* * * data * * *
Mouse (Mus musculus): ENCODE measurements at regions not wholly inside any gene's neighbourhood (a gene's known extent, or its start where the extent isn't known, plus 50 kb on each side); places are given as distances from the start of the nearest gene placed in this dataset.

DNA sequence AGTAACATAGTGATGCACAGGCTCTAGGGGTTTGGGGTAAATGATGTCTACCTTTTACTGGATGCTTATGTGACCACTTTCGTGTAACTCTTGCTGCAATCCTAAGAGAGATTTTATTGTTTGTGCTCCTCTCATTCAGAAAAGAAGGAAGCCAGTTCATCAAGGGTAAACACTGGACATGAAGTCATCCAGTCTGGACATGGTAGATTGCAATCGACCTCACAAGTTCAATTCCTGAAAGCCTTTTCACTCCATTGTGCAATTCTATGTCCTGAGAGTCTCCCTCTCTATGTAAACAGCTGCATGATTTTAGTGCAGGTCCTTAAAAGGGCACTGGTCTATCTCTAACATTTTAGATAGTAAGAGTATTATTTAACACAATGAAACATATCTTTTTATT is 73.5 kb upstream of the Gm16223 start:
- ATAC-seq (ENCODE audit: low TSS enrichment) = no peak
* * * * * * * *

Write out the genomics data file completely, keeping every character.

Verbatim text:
Mouse (Mus musculus): ENCODE measurements at regions not wholly inside any gene's neighbourhood (a gene's known extent, or its start where the extent isn't known, plus 50 kb on each side); places are given as distances from the start of the nearest gene placed in this dataset.

DNA sequence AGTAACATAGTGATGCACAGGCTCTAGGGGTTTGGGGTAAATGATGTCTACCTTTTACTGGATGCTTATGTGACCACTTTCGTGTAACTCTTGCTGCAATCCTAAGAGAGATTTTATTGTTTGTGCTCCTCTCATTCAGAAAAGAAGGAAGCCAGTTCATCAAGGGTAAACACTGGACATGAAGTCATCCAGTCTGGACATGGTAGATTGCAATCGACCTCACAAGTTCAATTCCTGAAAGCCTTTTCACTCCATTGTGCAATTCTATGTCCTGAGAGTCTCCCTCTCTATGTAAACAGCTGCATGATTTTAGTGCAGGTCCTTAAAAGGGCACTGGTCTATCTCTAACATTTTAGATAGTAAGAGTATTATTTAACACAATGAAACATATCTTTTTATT is 73.5 kb upstream of the Gm16223 start:
- ATAC-seq (ENCODE audit: low TSS enrichment) = no peak